Hawks are birds of prey and hunt and eat birds and small mammals, snakes, and frogs. They can see ultraviolet light, which helps them hunt down their prey.
There are 8 species of hawks recognized on state checklists as regularly occurring in Florida, and 5 additional species are considered rare or accidental.
To find Hawks head to woodland for the smaller hawks such as the Sharp-shinned Hawk and Cooper’s Hawk or open grassland, marshes, or high ridges for the larger species.
This guide will help you identify the species of hawks in Florida according to avibase and ordered by the number of sighting recorded on ebird. Some of these birds migrate, and some remain all year, and this information is included for each species.
The most common hawk in both summer and winter in Florida are Red-shouldered Hawks. Hawks that are more common in winter are Red-tailed Hawks and Northern Harriers.
There are 13 species of Hawk in Florida:
- Red-shouldered Hawk
- Northern Harrier
- Red-tailed Hawk
- Cooper’s Hawk
- Sharp-shinned Hawk
- Short-tailed Hawk
- Broad-winged Hawk
- Swainson’s Hawk
- Great black Hawk
- Rough-legged Hawk
- Ferruginous Hawk
- Northern Goshawk
- Zone-tailed Hawk
The 13 Species of Hawk in Florida:
1. Red-shouldered Hawk
Red-shouldered Hawks are the most frequently spotted hawks in Florida in both summer and winter. They appear in 20% of checklists submitted by bird watchers for the state in summer and 27% in winter.
Red-shouldered Hawks are distinctly marked, with dark and white checkered wings and reddish barring on the breast. They are medium-sized, between the size of a crow and a swan with a strongly banded tail. They make a loud cack-cack-cack-cack call.
- Length: 16.9-24.0 in (43-61 cm)
- Weight: 17.1-27.3 oz (486-774 g)
- Wingspan: 37.0-43.7 in (94-111 cm)
Red-shouldered Hawk Call:
Red-shouldered Hawks are resident in eastern states, but those in the Northeast may migrate further south for winter. These hawks are also residents on the West Coast.
They tend to be seen near wet forests hunting along a stream or pond. Their prey is mammals and frogs or snakes.
Nests are often reused each year in a broad-leaved tree near water. They lay 2-5 white or bluish eggs.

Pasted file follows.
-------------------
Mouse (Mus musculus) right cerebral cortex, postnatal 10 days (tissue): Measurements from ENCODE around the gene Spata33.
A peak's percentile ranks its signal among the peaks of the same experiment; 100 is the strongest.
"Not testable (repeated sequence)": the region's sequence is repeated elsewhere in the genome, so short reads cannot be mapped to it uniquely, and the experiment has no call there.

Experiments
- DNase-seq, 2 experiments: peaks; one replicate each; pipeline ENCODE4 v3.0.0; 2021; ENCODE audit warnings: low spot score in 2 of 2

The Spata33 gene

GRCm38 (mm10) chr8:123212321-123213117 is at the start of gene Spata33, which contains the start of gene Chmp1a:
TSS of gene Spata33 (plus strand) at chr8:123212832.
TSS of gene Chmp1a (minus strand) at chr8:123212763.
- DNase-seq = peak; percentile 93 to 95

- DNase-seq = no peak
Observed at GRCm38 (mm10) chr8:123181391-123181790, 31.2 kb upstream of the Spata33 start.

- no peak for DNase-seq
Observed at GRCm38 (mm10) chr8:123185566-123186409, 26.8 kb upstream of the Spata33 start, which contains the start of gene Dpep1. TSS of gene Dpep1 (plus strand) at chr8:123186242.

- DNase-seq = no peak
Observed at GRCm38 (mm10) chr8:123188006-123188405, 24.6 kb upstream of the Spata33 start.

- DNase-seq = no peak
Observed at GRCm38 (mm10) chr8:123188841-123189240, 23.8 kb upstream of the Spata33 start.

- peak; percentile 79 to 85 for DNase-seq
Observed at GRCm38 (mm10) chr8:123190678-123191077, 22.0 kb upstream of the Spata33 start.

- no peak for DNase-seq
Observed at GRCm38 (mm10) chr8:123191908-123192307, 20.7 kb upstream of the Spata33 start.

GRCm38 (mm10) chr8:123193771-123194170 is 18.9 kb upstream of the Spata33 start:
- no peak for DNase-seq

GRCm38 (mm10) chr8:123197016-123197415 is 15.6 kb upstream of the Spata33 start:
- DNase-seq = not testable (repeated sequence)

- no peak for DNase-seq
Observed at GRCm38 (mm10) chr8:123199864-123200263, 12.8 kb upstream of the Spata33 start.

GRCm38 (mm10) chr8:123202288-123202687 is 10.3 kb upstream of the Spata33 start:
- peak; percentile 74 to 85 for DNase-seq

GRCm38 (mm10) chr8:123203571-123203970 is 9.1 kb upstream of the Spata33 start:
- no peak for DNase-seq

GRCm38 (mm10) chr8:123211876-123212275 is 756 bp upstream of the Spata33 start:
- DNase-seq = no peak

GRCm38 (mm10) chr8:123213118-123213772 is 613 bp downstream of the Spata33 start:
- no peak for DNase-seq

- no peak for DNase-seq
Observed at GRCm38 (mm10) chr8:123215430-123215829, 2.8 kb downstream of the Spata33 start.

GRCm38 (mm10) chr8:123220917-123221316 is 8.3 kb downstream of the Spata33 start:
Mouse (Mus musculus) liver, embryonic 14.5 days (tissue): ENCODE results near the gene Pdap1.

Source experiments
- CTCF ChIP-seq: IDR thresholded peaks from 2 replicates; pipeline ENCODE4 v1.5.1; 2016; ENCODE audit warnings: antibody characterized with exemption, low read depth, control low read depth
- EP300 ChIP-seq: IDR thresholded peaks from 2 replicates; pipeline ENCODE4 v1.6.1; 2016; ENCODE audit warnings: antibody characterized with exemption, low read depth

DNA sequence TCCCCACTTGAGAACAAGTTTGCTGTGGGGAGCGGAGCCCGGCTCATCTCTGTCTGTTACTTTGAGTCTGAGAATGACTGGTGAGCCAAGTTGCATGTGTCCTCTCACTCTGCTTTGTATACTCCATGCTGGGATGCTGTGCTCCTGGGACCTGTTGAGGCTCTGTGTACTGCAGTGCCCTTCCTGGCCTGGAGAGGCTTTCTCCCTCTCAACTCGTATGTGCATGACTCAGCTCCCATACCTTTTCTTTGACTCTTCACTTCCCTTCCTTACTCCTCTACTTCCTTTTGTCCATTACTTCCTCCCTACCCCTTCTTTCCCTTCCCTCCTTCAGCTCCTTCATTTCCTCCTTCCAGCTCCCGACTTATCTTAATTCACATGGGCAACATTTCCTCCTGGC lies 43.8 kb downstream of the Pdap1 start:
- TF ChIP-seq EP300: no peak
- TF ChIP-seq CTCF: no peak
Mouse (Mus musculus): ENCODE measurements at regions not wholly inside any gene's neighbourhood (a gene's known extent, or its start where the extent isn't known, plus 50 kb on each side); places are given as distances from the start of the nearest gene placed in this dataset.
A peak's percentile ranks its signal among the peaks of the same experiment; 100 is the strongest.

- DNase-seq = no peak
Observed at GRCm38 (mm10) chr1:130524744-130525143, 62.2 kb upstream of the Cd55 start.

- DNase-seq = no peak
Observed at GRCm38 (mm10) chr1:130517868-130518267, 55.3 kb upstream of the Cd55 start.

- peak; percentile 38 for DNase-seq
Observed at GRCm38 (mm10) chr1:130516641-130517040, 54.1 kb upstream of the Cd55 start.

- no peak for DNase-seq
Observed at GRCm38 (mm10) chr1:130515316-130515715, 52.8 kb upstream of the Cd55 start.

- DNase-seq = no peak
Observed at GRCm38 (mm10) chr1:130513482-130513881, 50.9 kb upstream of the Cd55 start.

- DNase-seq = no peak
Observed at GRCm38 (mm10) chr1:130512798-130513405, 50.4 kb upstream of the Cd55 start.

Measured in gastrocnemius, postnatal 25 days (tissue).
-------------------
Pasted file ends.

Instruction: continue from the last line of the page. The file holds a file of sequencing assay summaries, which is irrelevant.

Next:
2. Northern Harrier
Northern Harriers are the second most frequently spotted hawks during winter in Florida and appear in 7% of checklists.
They migrate into the state in September and October, and then they fly north for summer for the breeding season in April.
Northern Harriers are slender with long broad wings and are between the size of a crow and a goose. They often fly with the tips of their wings higher than their bodies in a v-shape.
Females are brown, and males are gray above and white below, and they have a white rump patch.
- Length: 18.1-19.7 in (46-50 cm)
- Weight: 10.6-26.5 oz (300-750 g)
- Wingspan: 40.2-46.5 in (102-118 cm)
Northern Harriers that breed in Alaska, Canada, the northern Great Plains, and the Northeast before migrating south for the winter to southern states, Mexico and Central America. Those in the middle of the range remain all year.
This slim, longed-tailed hawk can be seen gliding low over grassland or marshes.
Northern Harriers mostly eat small mammals and small birds. They nest on the ground in dense vegetation such as reeds, willows, or brushtails. They lay 4-5 dull white eggs.
3. Red-tailed Hawk
In summer, Red-tailed Hawks are the second most frequently spotted hawks in Florida and appear in 3% of checklists submitted by bird watchers for the state.
In winter, they are third on the list appear in 5% of checklists.
As their name suggests, Red-tailed Hawks have a distinctive short, wide red tail. They are large, with broad, rounded wings. Most Red-tailed Hawks are brown on the back and pale underneath.
They are also the easiest to spot, often on long car journeys, as they circle slowly over open fields looking for prey such as small mammals, birds, and reptiles. You can also see them perched on telephone poles.